The ordinance allows the City to establish a Local Register of Historic Places which is created based on a formal designation and application process requiring the property owner's consent. It is important to note that structures cannot be randomly placed on the Local Register and be subject to the ordinance unless a formal application is submitted and approved. The City may initiate a formal application, but the property owner's consent is still required.

What Are The Advantages of Being On The Local Register?

There are a number of incentives identified in the ordinance which the City Council is intending to offer. These include, but are not limited to the following:

  1. Mills Act Contracts (allows for tax deductions for home improvement/remodeling costs);
  2. Application of the State Historic Building Code;
  3. Application of the Marks Historical Rehabilitation Act;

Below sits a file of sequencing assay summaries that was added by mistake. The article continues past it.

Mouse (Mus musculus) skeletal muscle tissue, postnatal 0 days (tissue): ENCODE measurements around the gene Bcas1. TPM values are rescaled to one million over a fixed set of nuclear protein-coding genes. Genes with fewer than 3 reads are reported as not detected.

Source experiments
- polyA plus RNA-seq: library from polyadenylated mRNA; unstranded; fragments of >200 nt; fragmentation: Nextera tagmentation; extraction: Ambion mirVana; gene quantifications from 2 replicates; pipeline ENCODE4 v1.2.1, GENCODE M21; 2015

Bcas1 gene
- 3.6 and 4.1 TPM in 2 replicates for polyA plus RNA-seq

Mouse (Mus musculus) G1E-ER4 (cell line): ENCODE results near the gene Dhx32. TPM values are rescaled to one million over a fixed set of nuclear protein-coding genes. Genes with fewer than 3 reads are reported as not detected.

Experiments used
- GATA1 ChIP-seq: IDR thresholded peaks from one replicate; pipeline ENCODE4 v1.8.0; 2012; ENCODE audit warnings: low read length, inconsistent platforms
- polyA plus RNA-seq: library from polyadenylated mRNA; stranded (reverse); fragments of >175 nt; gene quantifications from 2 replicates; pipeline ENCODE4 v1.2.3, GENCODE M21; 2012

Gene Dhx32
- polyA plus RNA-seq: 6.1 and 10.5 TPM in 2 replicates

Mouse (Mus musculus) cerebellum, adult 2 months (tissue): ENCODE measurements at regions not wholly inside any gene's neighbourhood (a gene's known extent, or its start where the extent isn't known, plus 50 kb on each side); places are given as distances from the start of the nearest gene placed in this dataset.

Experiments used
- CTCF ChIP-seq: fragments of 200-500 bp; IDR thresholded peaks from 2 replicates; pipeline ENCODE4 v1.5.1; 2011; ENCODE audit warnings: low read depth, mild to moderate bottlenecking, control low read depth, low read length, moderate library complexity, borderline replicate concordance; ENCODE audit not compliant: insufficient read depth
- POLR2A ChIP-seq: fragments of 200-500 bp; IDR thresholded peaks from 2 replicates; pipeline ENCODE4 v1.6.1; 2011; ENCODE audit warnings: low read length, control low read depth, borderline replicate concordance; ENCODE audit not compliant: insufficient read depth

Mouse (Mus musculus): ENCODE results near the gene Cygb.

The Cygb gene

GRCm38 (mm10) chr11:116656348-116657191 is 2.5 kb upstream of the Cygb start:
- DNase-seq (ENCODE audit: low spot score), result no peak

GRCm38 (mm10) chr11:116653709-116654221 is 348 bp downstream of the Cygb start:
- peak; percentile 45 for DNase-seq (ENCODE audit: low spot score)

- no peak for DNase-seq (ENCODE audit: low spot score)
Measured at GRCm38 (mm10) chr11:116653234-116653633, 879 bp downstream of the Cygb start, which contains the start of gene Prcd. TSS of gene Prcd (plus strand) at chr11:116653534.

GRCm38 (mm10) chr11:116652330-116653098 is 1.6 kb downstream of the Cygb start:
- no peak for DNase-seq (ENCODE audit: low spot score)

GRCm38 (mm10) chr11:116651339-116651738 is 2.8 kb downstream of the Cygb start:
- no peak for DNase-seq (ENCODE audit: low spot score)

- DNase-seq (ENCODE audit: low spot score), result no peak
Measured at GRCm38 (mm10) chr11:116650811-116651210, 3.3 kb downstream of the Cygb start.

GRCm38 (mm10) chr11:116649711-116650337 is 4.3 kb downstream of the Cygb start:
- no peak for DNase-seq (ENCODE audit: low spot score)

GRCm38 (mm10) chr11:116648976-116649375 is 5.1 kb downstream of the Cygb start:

4. Assistance in processing applications for nominations to the National Register of Historic Places (if applicable);
  5. Plaques, awards or other symbols of recognition of exemplary rehabilitation;
  6. Grants and loans including, but not limited to, funds from the Community Development Block Grants; redevelopment financing programs; economic development programs; Small Business Administration Loans; Commercial Rehabilitation loans; Economic Development Administration programs; Industrial Development Bonds; Investment Tax Credits; Urban Development Action Grants for rehabilitation of residential, commercial and industrial buildings;
  7. Variances, including, but not limited to: building setbacks and parking requirements for rehabilitation projects;
  8. Relief from Building Permit and Planning Application fees;
  9. Transfer of Development Rights.

What Are The Disadvantages Of Being On The Local Register?

If the property owner of a structure listed on the Local Register wishes to restore, rehabilitate, alter, develop, construct, demolish, remove, or change the appearance of the structure, a Certificate of Appropriateness must be obtained from the Planning Commission. Details pertaining to the Certificate for Appropriateness are outlined in the ordinance. It is important to note that there is no fee for a Certificate of Appropriateness.